Administrative Mistakes within a Content Management Systems

Content management systems are excellent pieces of software that perform many tasks. The most important are proper storage of content and retrieval of files in an efficient and timely manner. Blogs and personal and corporate sites all utilize this software for a relief of resources. Content management systems are fairly easy to use resulting in their huge popularity.

Due to the massive amount of information found within a content management system, they are a prime target for malicious attackers. There are five primary mistakes that administrators make within a content management system. These include:

  • Password issues
  • Poor web hosting
  • Insecure plugins
  • Liberal user privileges
  • Lack of installed patches
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One of the most common admin mistakes is using easy or blank passwords. Hackers specifically look for passwords that are easy to crack. Default passwords that came with the installation are simple to crack. To combat this simply change the password immediately following installation.

The second major mistake is utilizing a poor, insecure web host. Hackers look for vulnerabilities within the software as well as the operating system. This creates an easy entrance for them. Unfortunately the issue lies with the web hosting provider and not the admin so there’s little you can do if this occurs. The best method of avoidance is to take preventative measures like conducting proper research prior to selection a provider.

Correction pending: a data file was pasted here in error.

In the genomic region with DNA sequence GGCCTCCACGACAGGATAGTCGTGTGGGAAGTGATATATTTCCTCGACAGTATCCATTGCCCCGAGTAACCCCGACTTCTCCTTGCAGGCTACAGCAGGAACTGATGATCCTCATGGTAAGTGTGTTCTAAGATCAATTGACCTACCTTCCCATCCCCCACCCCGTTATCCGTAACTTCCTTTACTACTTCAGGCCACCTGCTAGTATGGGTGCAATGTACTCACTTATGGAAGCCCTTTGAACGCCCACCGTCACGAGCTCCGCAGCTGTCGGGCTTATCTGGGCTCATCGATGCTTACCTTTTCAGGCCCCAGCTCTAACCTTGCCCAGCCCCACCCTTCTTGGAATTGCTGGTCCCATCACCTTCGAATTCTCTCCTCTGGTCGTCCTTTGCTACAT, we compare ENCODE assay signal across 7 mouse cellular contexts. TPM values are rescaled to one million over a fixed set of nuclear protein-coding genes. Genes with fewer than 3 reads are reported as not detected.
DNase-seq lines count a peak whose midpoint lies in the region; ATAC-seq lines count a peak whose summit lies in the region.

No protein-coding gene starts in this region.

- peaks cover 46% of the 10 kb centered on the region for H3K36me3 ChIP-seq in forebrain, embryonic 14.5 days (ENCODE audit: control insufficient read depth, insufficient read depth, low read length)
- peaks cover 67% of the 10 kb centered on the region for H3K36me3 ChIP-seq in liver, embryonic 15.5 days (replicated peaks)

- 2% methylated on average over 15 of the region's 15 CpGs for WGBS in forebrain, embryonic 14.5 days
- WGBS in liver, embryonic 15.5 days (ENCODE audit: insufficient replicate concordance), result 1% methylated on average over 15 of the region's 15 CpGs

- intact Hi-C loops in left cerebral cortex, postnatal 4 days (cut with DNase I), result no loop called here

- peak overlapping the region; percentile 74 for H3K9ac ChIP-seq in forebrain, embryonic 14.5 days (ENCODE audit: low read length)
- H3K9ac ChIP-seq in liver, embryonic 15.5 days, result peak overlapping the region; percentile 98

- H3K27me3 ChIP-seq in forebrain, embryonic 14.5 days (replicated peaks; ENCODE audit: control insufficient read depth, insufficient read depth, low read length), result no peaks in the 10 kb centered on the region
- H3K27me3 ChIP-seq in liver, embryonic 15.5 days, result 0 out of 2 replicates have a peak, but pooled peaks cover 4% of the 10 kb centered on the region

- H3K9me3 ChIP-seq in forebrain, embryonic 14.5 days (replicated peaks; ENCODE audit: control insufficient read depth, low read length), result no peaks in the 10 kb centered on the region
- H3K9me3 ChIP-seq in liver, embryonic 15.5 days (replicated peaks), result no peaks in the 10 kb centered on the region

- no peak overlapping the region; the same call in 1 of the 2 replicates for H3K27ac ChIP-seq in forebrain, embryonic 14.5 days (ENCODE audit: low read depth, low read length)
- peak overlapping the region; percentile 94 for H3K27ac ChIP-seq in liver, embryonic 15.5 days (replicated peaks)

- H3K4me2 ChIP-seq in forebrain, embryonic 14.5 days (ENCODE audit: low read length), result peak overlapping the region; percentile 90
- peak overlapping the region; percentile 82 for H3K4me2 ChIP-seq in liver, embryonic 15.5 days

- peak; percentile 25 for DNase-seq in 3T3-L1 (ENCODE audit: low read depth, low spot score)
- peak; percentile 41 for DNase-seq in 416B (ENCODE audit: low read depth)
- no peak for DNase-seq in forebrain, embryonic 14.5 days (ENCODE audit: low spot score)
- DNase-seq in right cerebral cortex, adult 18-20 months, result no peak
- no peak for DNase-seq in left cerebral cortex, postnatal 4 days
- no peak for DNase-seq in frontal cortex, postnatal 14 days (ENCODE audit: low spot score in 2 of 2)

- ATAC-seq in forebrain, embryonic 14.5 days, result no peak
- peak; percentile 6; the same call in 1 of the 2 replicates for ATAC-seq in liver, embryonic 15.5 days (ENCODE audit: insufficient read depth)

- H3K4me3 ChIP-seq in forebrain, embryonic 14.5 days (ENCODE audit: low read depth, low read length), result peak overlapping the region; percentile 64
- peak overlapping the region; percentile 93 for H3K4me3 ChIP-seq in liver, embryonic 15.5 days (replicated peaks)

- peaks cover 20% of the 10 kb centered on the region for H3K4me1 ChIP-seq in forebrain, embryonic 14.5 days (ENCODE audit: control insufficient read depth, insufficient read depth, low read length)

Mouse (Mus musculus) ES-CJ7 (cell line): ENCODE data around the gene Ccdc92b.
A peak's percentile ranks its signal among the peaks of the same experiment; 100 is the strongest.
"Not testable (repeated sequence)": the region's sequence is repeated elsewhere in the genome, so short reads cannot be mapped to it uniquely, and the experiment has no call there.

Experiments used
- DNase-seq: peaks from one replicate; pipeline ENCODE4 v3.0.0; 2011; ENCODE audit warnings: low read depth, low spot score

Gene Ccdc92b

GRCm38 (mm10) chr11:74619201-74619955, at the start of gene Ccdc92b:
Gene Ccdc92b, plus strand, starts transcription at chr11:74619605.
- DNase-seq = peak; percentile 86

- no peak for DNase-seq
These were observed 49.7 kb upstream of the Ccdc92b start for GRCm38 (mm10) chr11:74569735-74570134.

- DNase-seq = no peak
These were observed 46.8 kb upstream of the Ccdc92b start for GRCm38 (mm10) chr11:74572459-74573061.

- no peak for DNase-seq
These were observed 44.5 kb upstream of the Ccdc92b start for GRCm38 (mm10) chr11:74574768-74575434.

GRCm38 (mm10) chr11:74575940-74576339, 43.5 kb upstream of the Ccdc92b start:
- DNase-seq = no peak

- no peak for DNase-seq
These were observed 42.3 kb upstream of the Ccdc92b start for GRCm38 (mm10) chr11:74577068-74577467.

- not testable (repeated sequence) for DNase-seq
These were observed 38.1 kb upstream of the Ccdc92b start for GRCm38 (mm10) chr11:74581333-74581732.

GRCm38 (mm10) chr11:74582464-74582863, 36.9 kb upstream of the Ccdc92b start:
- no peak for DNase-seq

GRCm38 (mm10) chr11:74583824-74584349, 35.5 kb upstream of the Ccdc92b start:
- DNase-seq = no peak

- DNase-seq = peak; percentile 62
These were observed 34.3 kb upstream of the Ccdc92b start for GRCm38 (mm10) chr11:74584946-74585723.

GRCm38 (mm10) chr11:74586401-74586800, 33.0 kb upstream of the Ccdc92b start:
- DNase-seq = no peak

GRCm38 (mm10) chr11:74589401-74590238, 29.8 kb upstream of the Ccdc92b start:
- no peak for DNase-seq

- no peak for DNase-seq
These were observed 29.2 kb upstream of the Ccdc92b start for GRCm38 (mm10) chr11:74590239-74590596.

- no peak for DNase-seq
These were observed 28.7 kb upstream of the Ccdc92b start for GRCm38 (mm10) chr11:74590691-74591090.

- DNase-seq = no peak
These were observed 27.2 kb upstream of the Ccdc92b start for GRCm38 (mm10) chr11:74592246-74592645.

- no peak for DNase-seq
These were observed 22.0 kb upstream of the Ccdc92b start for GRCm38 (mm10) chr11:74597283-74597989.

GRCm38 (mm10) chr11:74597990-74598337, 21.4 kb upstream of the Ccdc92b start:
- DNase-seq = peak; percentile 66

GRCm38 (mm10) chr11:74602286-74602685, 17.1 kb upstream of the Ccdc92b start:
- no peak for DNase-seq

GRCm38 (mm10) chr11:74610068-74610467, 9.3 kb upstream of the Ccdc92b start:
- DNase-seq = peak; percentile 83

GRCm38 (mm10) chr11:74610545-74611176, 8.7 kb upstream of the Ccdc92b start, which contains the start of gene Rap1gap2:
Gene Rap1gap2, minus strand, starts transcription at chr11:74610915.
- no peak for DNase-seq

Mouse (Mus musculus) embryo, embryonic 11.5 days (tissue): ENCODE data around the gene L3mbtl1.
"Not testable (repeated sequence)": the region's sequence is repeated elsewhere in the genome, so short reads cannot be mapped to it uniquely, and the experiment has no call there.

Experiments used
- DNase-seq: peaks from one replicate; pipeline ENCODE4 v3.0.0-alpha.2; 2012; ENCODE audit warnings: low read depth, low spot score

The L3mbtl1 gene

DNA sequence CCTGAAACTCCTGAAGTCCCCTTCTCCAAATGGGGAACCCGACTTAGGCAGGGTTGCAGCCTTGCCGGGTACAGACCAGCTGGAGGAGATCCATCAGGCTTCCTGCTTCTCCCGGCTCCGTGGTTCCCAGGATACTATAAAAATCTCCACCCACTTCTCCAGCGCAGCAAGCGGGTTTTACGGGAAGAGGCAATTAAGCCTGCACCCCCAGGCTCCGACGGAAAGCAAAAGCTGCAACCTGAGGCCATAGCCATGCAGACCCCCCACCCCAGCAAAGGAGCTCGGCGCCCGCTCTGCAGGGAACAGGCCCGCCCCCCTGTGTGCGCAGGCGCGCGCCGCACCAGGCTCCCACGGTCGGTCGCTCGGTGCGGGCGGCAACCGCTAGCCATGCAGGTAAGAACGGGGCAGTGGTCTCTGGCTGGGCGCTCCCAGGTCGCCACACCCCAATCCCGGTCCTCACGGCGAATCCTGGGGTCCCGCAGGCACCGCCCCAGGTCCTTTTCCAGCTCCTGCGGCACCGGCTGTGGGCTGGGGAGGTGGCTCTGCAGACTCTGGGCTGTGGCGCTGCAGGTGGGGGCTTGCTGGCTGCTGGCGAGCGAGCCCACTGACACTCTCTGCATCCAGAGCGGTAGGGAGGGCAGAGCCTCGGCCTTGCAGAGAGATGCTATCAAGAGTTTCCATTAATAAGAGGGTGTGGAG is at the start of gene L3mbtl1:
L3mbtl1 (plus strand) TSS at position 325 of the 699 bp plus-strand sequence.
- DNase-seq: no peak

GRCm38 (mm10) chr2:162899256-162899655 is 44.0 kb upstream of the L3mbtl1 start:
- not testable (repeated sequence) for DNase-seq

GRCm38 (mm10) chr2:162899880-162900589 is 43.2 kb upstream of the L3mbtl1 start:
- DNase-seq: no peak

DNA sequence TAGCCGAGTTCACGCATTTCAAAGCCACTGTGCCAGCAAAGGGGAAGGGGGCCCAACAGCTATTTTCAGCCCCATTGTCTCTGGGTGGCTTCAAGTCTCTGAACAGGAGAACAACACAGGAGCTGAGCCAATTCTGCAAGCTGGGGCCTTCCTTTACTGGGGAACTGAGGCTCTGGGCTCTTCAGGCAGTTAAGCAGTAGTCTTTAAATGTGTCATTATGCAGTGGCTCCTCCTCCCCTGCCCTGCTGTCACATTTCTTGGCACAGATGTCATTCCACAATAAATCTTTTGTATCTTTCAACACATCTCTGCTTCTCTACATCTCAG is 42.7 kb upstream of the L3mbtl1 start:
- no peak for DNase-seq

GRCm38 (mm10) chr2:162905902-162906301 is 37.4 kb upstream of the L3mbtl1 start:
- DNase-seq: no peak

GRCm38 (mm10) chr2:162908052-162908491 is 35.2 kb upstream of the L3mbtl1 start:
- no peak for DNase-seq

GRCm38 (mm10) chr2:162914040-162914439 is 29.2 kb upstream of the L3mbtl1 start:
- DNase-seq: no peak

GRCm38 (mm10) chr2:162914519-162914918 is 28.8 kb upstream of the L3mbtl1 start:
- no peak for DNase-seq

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The third mistake is installing insecure plugins. Since most content management systems rely heavily on plugins, they are a huge security risk. To ensure this does not become a problem, find out if the plugin has been thoroughly tested prior to release. Also, remove plugins that are known to have security holes and risks.

The fourth mistake is granting liberal privileges to users. Many users will abuse their privileges and hack internally. The rule is to give users the least amount of privileges possible in order to use the website.

The final mistake is that admins don’t stay current with their upgrades and patches. These were created to patch a security hole. As soon as one is release, it’s advantageous to download and apply it. It’s not necessary to install several patches per day. Instead, be aware of critical updates that may come your way.

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Many of these solutions are common sense. Simply take your time and be aware of any potential issues that may occur. Using preventative measures to ensure the content management system is robust will be beneficial in the long run.

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